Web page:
Spider-Man/Peter Parker is a talented teenage freelance photographer and aspiring scientist who takes on superhuman abilities after being bitten by radioactive/genetically-altered spiders.  Marvel blew it out of the park with their version of  Spider-Man. In the film, Spider-Man is played by Tom Holland, and he's anxiously waiting for his next assignment from Tony Stark/Iron-Man. Holland was first introduced in the MCU in Captain America: Civil War (2016) before he got his own movie in Spider-Man: Homecoming (2017).

The main reason the film worked was that MCU actually cast a teenager (Holland was then 19 during shooting), to play Parker, which follows the dictates of the comic books. We had to suspend belief with earlier Spider-Man movies that were released by Sony. Tobey Maguire starred in Spider-Man and its sequels. And then, as if Sony had nothing else to release, in 2012 the studio rebooted the franchise again, and for absolutely no reason. This time Andrew Garfield played Parker in The Amazing Spider-Man and its sequel.

Tobey Maguire and Andrew Garfield were both well in their 20s and looked it. They could not really pass as teenagers. Parker was literally someone in high school who was still battling puberty, not a man but still a kid. Garfield and Maguire already passed that awkward age, which Holland, on the other hand, looks like someone who’s still growing, both physically and mentally. That's why Holland is perfect for the part. And that's why Marvel's Spider-Man seems like the definitive version of the character.

14 Why Being A Mortal Is Better Than Being A God


DC characters are gods, which makes them hard to identify with. These gods are designed to protect humanity and the greater good and were mostly born with their superpowers.

Unlike DC, Marvel emphasizes the humanity of their characters, the fact that they are mortals who have to find a way to use their superhero powers to protect the innocent.  There's an everyman quality to them, especially since they desire normalcy.  They must overcome their flaws, giving everyday people hope that they too can reach their potential. Bruce Banner is a brilliant but mentally tortured scientist who, when triggered by anger and other emotions, releases the monster inside of him and becomes the Hulk. The Hulk is just like us, someone who, on occasion, has to cope with his destructive alter-ego. Tony Stark was introduced as a jerk who learned the price of hubris. He is far from a god, and in the Iron- Man movies we see him struggling to be a better person. He's a joy to watch, as he's a wise-cracking know-it-all who ends up using his knowledge of technology, as well as his vast resources, to create an armored costume to become Iron Man. And when he does, he is able to use his powers in a good way. Thor was a Norse god, but even his story fits the bill: Odin banishes him to Earth for a lesson in humanity. Marvel is always consistent in creating heroes who are mortal at heart, who have fears just like us, flaws just like us to overcome, so that they can be relatable to the audience.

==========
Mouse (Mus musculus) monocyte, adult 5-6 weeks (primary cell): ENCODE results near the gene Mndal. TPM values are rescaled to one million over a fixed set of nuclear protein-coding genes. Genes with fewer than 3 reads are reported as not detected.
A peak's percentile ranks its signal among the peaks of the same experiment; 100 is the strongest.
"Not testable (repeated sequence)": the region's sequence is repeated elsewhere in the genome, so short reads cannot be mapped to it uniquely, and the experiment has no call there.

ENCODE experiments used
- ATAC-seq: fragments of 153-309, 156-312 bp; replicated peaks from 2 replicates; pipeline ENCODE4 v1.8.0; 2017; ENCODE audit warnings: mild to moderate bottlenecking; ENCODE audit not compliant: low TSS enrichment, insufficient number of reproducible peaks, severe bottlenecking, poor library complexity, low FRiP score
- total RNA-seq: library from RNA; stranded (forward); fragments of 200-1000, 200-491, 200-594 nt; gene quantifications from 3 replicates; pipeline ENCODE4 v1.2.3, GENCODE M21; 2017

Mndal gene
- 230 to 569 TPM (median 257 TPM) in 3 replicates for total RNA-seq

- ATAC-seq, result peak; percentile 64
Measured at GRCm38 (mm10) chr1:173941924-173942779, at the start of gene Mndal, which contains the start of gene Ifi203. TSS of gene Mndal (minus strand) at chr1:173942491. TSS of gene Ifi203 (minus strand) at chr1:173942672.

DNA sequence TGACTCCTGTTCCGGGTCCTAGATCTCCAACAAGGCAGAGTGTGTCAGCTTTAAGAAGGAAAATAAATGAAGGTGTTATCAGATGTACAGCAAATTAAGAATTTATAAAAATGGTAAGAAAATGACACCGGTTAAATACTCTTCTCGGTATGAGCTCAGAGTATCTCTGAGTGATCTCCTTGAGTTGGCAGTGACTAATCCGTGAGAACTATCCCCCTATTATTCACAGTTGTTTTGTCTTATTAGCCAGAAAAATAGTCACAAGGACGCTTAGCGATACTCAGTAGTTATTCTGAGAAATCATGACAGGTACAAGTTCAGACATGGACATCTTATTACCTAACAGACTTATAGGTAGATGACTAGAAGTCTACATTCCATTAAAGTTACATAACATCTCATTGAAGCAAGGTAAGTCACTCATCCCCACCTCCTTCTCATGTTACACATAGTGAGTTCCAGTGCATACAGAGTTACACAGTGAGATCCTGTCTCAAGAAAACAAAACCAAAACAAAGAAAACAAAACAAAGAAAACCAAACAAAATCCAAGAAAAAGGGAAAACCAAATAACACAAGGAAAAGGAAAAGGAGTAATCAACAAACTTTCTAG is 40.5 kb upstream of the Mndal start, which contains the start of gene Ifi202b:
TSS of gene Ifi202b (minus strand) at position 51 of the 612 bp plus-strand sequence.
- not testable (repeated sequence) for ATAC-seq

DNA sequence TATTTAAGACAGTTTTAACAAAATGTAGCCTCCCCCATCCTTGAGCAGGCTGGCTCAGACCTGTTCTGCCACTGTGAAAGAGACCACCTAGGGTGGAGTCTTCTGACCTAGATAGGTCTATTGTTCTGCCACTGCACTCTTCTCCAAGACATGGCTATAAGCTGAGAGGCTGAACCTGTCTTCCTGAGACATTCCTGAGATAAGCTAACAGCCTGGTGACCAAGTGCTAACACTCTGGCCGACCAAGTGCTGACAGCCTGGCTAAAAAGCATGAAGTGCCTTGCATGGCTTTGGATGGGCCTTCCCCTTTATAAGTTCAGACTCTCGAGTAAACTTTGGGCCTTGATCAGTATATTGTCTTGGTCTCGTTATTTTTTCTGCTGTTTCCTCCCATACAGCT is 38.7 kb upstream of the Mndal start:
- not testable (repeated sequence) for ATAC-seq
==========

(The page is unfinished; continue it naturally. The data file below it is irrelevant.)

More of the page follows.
13 Guardians Of The Galaxy Responsible For Marvel Movies Getting Trippy And Weird


You probably didn't know anything about the Guardians of the Galaxy until Marvel made a movie about this universe. That's because the Guardians are at the bottom of the totem pole, and that making a movie about the characters was a huge risk. Yet Marvel's movie paid off as it became one of the biggest critical and commercial hits of 2014.

According to Cinemablend,  the success of Guardians has paved the way for the MCU to take more creative risks with their movies to make them feel more "comic book-y." Marvel Studios president Kevin Feige has this to say:

"The success of Guardians [allowed us]  to go in new, fun, weird directions. . . You know we did the comic books as you well know do all sorts of fun, [with] mind-bending. . . storylines that you really hadn't seen in any movies."

What Feige meant is that MCU can now be "trippy."  Sure, there have been cosmic elements with the two Thor movies as well as in The Avengers. But Guardians took the space elements to a new level. Guardians proved that MCU had the ability to capitalize on weirdness and in so doing, the studio can now take their films to different levels of that without alienating its fans. According to Comicbook.com, Feige confirmed that the MCU is "ready to test audiences with whatever inter-dimensional magic they can come up with."

12 Why Is The DC Universe So Dark And Bleak?

Us Weekly

There is a major difference between the Marvel and DC franchises. It's the tone. MCU movies are imbued with a lot of humor, which has helped make them hits. DC movies, meanwhile, have darker undertones and their plotlines are both serious and grim. The movie sets are even dark, and the settings are gloomy. DC superheroes like Batman and Superman are dour; they do not crack jokes between each fight scene like in a Marvel movie. The inclusion of humor in their movies wouldn't fit their personalities. In contrast, while the end is always near, the Marvel movie tone is kept fairly upbeat.  Iron Man and Spider-Man are inherently funny characters who make funny punchlines in part because they keep messing up while trying to do the right thing. DC should be taking a page from MCU.